Mesothelioma, a rare cancer affecting the tissue on the outside of the lungs, is strongly associated with exposure to asbestos. Though we know what causes most cases, doctors are still researching and testing the best forms of treatment for this particular kind of cancer. As it stands, it is not uncommon for the surgery for peritoneal mesothelioma to take upwards of 12 hours to perform.
However, doctors and researchers are constantly working to find better, less invasive treatment options. To this end, if you’ve been diagnosed with mesothelioma, you may be a good candidate for a mesothelioma clinical trial.
What Is a Clinical Trial?
To get FDA approval for new treatments, including experimental drugs, new diagnostic techniques and tools, and other treatments, a clinical trial must be conducted. This trial will look at a treatment’s effectiveness in comparison with current treatments, as well as its overall safety for the patient.
In most trials, participants are put in one of two or three groups. The experimental group will receive the experimental treatment, while the control group receives the treatment currently used. In some cases, a third control group is added, and they are given a placebo treatment. However, this is rare in cancer studies. In all clinical trials, none of the groups will know whether they are getting the new, old, or placebo treatments. This rules out any placebo effect or bias.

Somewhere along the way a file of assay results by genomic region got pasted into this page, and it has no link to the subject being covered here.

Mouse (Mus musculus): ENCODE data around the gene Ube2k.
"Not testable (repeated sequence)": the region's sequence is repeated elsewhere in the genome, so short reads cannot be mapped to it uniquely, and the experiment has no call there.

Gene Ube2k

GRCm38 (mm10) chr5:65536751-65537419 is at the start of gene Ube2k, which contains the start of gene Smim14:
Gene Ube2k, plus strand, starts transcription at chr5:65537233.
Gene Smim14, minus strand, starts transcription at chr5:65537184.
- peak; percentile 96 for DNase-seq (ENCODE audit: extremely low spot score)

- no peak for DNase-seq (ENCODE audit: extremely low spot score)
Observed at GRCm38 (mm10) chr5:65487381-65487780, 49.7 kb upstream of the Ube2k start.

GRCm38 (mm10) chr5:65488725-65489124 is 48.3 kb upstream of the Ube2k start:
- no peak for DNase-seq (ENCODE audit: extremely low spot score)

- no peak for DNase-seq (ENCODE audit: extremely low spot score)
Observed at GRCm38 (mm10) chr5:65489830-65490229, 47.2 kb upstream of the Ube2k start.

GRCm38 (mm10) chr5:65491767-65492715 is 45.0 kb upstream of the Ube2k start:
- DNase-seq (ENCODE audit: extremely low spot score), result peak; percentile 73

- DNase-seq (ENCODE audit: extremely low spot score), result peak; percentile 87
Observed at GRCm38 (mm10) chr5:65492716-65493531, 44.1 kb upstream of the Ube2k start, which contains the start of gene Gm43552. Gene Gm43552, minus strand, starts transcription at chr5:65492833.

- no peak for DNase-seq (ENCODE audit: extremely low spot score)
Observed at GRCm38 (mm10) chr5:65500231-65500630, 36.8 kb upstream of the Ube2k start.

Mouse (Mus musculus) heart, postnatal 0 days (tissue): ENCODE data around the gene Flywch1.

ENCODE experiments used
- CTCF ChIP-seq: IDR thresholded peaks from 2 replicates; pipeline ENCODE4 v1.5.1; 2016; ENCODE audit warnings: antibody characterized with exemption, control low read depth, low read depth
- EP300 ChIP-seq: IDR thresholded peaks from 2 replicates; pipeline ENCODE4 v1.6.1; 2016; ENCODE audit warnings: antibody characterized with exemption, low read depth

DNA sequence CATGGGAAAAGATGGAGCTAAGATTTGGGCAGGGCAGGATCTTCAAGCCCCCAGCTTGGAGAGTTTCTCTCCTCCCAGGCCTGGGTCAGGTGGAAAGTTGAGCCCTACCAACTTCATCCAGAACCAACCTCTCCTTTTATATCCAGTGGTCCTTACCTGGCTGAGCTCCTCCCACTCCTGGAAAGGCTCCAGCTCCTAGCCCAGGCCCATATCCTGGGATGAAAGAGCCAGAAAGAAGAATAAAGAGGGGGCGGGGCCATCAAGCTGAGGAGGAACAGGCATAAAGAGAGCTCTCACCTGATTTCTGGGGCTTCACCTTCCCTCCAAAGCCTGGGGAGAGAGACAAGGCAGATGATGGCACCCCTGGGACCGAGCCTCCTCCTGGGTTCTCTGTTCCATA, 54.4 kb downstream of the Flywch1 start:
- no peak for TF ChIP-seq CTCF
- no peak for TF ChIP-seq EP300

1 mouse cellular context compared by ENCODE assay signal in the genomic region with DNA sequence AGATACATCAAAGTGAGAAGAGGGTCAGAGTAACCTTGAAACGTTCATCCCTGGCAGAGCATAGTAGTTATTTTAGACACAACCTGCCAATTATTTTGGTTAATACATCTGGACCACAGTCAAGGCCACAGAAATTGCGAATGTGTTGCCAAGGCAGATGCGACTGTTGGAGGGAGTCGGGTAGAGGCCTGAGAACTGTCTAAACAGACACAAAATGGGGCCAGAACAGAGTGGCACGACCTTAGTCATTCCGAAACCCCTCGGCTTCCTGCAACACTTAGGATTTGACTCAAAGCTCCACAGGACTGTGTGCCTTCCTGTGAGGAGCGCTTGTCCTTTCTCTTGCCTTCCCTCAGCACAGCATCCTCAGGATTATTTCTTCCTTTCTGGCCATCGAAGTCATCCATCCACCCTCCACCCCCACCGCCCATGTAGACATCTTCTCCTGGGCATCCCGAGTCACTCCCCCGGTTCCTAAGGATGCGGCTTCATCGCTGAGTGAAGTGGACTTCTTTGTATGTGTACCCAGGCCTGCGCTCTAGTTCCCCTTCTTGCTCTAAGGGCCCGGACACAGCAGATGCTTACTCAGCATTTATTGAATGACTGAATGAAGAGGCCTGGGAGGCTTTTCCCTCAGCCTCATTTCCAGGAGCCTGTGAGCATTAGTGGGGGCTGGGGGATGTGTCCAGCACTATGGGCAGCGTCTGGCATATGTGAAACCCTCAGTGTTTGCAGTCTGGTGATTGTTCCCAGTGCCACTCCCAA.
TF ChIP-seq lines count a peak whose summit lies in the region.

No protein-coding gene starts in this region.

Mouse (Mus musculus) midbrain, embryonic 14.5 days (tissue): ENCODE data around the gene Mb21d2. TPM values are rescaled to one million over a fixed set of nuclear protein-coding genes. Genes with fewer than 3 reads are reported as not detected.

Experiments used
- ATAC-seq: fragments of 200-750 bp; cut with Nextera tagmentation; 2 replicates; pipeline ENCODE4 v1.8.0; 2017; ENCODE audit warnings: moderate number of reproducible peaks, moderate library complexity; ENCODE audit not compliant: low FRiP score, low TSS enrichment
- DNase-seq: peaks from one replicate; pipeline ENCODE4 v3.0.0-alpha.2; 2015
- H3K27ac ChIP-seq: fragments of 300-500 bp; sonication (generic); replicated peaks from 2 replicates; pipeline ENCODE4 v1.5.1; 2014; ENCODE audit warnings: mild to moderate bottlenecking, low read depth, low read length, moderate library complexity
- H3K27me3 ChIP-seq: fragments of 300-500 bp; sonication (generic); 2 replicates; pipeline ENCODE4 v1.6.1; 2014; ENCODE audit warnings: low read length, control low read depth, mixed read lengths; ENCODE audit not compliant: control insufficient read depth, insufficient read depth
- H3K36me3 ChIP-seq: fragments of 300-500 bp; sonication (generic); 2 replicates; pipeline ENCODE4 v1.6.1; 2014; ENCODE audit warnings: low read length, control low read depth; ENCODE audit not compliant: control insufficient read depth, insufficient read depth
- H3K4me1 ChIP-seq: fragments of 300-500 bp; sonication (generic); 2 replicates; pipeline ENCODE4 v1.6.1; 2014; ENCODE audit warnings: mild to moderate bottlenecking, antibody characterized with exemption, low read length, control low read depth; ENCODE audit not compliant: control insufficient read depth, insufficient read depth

People who participate in mesothelioma clinical trials have many reasons, all very personal. Some patients participate in hopes that the new treatment will work for them and that they will have early access to helpful drugs and treatments. Others, knowing that they will either be treated as they normally would or with a new treatment, are interested in advancing the field of mesothelioma treatment to help future patients.
There is very little risk involved in participating in a clinical trial, as the treatments being studied have been thoroughly tested and deemed safe for humans. However, the American Cancer Society (ACS) still recommends that you examine your reasons for participating or not participating.
The ACS recommends that you take time to answer a list of questions for yourself, including why you want to participate and what your goals and expectations are. They also ask that you consider the risks versus the benefits, external factors (e.g. time off work, money, etc.), and other options for treatment.
Clinical trials are the basis for making new treatments available to patients all over the world. Participating in them is beneficial to potentially millions of patients like you. However, you are never obligated to participate, as it is a very serious and personal decision.